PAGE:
the Soviets have every justification for being satisfied wiih iheir two-track approach of

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factors thai may convince themiiwith regard lo ABMs hat served out meat nf Hi useful life These include the promt level of the Soviets' ABM technology, their current ICBM counterforce advantage, and lhe planned US deployment of survtvoble hard-laigel-capable strategic ballistic missiles

the ABM defense equation Is one-sided in the Soviet favor,ot clear lhal lhe Soviets believe lhat further ABM deploymenti would precipitate US offensive or defensivesubstantial enough to offset the benefits of their own ABM deployment! The SovieU would undoubtedly undertake active measures toWestern opinion and lessen such US reactions.

Thb view polnu out that consistency andulty of party control of miliiary doctrine and derived programs haveallmark of Soviet military development and deployment. Theof widespread ABM defenses, adoctrinal requirement, involves decisions over such an citended period of lime lhal it is unlikely lo be affected by leadership changes.

The Sovleti could assess the Increase in their overall strategic strength that could result fromeploymenl as adding significantly to

their Influence in Western Europe.'

Copabilitios of Soviet Systems for Ballistic Missile Defense

he Soviets' assessment of tbe capability of lhe ABM systems and components they areey factor bearing on their pralicies and programs for ballistic missile defense We do noi know how they assess these capabilities. In our own assessments, there are uncertainties and differences of view amongagencies about some of the capabilities ofSoviet ABM systems and the potential of some Soviet surface-to-air missiles (SAMs) lo perform In an ABM role. We have been unable to assess in any detail the degree of protection from ballistic misiile attack lhat lhe SovieU could achieve by deployment of the ABM systems and components they have under development

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The MoscowThe present ballistic missile defenses at Moscow consist ol four sites wiih aboveground launchen and en race ment radars, and the UrgeDot{ Mouse and Cat House-to provide taigeiii tlon and tracking data. {Seehese dc'ciisei now beingprovideimited, slngle-byer defense; that U, thev could interceptmissile reentry vehicles (RVs) only outside the atmosphere These deferises probably couldmall attack not accompanied byda such as chaff and decoys. Attempting toarger number of attacking RVs, however, would rapidly eahausl the available interceptors

New ABM Syslems

believe thai lhe upgraded defenses aland any additional ballistic missile defensesmay deploy Inillcurrently under development. Ofupgraded defenses at Moscow -willa new large filed engagement radarhave capabilities for search aod targetsiloodified version of theinterceptor deployed with the originalMoscow. The rapidly deployable system thesite for which could be deployedrather thanconsul ofengagement radars, abovegroundong-range interceptor or ainterceptor or both.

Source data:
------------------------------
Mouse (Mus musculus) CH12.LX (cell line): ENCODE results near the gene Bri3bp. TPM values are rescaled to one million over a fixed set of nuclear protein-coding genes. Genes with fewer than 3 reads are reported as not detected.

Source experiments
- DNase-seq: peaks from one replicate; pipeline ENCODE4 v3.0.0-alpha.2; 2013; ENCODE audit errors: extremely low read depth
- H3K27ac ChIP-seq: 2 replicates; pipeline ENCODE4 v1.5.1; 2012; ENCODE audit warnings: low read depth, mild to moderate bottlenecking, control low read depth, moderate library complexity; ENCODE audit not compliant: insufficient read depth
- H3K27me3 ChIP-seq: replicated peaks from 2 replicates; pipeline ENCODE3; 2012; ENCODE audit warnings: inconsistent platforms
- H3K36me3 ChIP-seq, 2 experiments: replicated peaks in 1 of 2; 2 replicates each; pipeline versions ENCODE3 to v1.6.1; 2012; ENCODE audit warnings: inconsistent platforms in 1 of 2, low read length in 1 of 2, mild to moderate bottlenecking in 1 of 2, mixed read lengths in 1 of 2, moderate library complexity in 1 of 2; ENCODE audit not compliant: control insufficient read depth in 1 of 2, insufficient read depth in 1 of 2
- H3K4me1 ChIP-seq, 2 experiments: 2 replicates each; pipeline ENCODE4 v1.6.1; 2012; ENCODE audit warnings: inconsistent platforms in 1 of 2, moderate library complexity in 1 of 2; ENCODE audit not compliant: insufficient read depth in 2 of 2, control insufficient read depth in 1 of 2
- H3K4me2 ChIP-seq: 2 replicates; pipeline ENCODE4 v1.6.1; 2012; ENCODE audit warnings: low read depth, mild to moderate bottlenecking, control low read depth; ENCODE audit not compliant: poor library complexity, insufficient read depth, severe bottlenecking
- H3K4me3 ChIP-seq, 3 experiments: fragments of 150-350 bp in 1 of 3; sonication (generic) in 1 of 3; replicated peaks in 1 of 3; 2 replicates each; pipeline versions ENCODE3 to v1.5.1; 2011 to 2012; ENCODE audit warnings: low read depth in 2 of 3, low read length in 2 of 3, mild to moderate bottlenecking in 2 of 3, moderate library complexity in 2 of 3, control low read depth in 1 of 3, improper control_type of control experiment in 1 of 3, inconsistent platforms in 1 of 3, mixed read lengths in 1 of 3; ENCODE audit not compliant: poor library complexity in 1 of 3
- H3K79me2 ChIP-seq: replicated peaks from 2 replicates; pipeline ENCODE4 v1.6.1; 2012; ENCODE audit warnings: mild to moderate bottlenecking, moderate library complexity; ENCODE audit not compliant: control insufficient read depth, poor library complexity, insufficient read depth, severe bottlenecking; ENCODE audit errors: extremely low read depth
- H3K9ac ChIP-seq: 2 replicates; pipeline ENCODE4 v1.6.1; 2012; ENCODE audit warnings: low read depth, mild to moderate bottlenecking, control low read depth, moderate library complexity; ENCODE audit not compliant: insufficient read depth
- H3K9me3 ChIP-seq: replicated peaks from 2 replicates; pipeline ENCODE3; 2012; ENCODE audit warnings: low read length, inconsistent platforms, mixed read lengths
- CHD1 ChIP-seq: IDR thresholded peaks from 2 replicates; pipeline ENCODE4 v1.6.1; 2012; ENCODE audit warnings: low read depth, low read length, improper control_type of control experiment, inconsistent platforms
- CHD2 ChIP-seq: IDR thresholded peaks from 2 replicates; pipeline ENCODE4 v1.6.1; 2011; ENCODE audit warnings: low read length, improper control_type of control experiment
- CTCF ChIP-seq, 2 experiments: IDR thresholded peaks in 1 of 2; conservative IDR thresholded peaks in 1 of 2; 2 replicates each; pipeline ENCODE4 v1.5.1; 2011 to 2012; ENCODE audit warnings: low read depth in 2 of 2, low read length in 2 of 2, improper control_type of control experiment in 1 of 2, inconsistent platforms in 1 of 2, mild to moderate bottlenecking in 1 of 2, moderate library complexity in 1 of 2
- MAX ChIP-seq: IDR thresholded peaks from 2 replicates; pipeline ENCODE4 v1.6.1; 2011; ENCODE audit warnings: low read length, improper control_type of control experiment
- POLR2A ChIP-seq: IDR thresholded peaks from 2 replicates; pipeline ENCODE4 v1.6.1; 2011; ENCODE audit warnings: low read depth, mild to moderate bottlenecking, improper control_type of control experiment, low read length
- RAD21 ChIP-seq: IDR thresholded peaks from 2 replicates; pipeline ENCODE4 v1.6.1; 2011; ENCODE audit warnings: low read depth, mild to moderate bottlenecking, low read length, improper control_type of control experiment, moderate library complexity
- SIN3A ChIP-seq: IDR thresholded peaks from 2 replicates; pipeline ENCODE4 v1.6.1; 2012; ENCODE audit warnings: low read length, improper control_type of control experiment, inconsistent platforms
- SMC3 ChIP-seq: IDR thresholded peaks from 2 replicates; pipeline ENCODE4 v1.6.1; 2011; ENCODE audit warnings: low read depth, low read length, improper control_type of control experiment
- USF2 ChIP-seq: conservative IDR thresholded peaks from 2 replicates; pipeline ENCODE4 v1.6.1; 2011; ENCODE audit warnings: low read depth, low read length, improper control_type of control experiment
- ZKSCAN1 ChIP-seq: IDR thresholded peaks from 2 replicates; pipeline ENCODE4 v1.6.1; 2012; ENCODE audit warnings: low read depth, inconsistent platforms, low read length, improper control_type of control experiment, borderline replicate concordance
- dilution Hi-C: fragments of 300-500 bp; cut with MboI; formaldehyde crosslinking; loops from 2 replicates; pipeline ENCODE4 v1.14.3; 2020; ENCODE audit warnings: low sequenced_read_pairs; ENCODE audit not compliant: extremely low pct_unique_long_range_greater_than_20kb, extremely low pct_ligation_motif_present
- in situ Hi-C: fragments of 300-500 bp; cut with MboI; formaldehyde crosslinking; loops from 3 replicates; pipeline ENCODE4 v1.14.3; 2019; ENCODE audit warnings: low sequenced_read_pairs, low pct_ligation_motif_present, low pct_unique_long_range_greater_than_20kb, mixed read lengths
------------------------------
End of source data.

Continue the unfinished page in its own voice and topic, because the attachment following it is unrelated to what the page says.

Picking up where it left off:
are maior uncertainties and gaps inabout/key performanceeters of theof ABM systemi Ihe Soviets arc developingAgencies differ in their analyses andJudgroenU about these key parametersa result, reach different conclusions about theof Soviet systems lo intercept US ballisticvehicles. These capabilities would vary,on variouseiample. whetheracquisition and tracking data fhatidover dala)to lhe ABM launch site from aradar providing battle management support

he characteristics of Soviet ABM components that have the greatest impact oo assessments of their effectiveness, based on evidence of test activity,the search and target discrtministion capabilities

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eoKagement radars, lhc target-handling eapabililies of all fadari. and. if Mali Vs arc deplored, lhe mancu-verabililv of Sovici interceptors. Our eilirnalei of lhc capabilities of lhe upgraded ARM defenses lhe Soviets are deploying al Moscow and rapidly dcptoyablc syslerns available to Ihe Sovicls are shown in lable I. Intelligence Communlly agencies" differingshown in the lable. about the potentialof the rapidly deployable ABM system are based primarily on ihcir assessments of the performance of its target-tracking engagementlhe Flat Twin. The table shows AIIM syslem capabilities for one-on-one intercepts of current types of US ICBM and submarine-launched ballistic missile (SLBM) RVs not accompanied by penetration aids. (One-on-one intercept capabilities do not account for lhe effects of mulllple interceptors being used against multiple RVs.)

gency estimates In the lable show lhat. wiih handover data, these ABM sysiems could intercept all currently deployed types of US ICBM and SLBM RVs not accompanied by penetration aids, wiih theaccording to one viewj^